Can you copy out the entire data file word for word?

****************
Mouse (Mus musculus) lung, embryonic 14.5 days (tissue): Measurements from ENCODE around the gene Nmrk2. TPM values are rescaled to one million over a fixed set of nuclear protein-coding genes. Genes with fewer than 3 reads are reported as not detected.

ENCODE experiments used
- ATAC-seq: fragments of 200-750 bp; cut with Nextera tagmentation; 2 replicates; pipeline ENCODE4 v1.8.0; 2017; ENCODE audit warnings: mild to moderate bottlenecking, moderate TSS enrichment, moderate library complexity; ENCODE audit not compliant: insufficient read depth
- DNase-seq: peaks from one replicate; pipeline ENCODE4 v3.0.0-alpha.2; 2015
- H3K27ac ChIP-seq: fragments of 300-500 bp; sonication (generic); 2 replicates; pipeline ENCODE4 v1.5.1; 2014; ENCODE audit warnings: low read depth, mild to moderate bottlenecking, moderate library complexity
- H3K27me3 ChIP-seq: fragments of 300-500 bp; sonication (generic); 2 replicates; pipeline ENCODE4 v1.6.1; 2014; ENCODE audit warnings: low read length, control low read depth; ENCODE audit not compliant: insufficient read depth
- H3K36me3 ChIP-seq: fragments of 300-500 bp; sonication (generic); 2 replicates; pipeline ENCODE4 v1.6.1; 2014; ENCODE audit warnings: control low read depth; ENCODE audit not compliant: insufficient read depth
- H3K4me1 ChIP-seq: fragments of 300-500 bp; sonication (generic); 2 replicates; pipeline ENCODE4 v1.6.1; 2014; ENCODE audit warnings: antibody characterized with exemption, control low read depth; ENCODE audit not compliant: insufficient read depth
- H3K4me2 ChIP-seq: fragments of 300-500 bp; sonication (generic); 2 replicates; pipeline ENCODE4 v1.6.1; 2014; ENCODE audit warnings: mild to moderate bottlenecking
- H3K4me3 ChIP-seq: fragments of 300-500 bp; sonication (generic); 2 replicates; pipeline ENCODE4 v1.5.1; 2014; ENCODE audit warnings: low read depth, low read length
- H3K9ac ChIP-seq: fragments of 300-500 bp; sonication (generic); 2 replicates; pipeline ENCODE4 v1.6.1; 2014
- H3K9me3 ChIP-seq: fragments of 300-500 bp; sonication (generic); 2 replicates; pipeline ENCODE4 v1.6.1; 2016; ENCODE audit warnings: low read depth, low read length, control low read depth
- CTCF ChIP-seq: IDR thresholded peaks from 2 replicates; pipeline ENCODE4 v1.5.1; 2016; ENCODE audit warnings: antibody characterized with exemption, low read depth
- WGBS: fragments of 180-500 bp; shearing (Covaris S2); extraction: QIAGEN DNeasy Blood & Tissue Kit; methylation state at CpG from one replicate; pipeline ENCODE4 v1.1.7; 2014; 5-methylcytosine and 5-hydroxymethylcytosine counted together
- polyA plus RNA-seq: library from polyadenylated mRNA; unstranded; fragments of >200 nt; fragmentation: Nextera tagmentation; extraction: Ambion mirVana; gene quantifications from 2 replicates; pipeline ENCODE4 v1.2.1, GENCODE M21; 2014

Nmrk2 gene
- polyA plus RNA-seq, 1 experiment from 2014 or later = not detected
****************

Mouse (Mus musculus) lung, embryonic 14.5 days (tissue): Measurements from ENCODE around the gene Nmrk2. TPM values are rescaled to one million over a fixed set of nuclear protein-coding genes. Genes with fewer than 3 reads are reported as not detected.

ENCODE experiments used
- ATAC-seq: fragments of 200-750 bp; cut with Nextera tagmentation; 2 replicates; pipeline ENCODE4 v1.8.0; 2017; ENCODE audit warnings: mild to moderate bottlenecking, moderate TSS enrichment, moderate library complexity; ENCODE audit not compliant: insufficient read depth
- DNase-seq: peaks from one replicate; pipeline ENCODE4 v3.0.0-alpha.2; 2015
- H3K27ac ChIP-seq: fragments of 300-500 bp; sonication (generic); 2 replicates; pipeline ENCODE4 v1.5.1; 2014; ENCODE audit warnings: low read depth, mild to moderate bottlenecking, moderate library complexity
- H3K27me3 ChIP-seq: fragments of 300-500 bp; sonication (generic); 2 replicates; pipeline ENCODE4 v1.6.1; 2014; ENCODE audit warnings: low read length, control low read depth; ENCODE audit not compliant: insufficient read depth
- H3K36me3 ChIP-seq: fragments of 300-500 bp; sonication (generic); 2 replicates; pipeline ENCODE4 v1.6.1; 2014; ENCODE audit warnings: control low read depth; ENCODE audit not compliant: insufficient read depth
- H3K4me1 ChIP-seq: fragments of 300-500 bp; sonication (generic); 2 replicates; pipeline ENCODE4 v1.6.1; 2014; ENCODE audit warnings: antibody characterized with exemption, control low read depth; ENCODE audit not compliant: insufficient read depth
- H3K4me2 ChIP-seq: fragments of 300-500 bp; sonication (generic); 2 replicates; pipeline ENCODE4 v1.6.1; 2014; ENCODE audit warnings: mild to moderate bottlenecking
- H3K4me3 ChIP-seq: fragments of 300-500 bp; sonication (generic); 2 replicates; pipeline ENCODE4 v1.5.1; 2014; ENCODE audit warnings: low read depth, low read length
- H3K9ac ChIP-seq: fragments of 300-500 bp; sonication (generic); 2 replicates; pipeline ENCODE4 v1.6.1; 2014
- H3K9me3 ChIP-seq: fragments of 300-500 bp; sonication (generic); 2 replicates; pipeline ENCODE4 v1.6.1; 2016; ENCODE audit warnings: low read depth, low read length, control low read depth
- CTCF ChIP-seq: IDR thresholded peaks from 2 replicates; pipeline ENCODE4 v1.5.1; 2016; ENCODE audit warnings: antibody characterized with exemption, low read depth
- WGBS: fragments of 180-500 bp; shearing (Covaris S2); extraction: QIAGEN DNeasy Blood & Tissue Kit; methylation state at CpG from one replicate; pipeline ENCODE4 v1.1.7; 2014; 5-methylcytosine and 5-hydroxymethylcytosine counted together
- polyA plus RNA-seq: library from polyadenylated mRNA; unstranded; fragments of >200 nt; fragmentation: Nextera tagmentation; extraction: Ambion mirVana; gene quantifications from 2 replicates; pipeline ENCODE4 v1.2.1, GENCODE M21; 2014

Nmrk2 gene
- polyA plus RNA-seq, 1 experiment from 2014 or later = not detected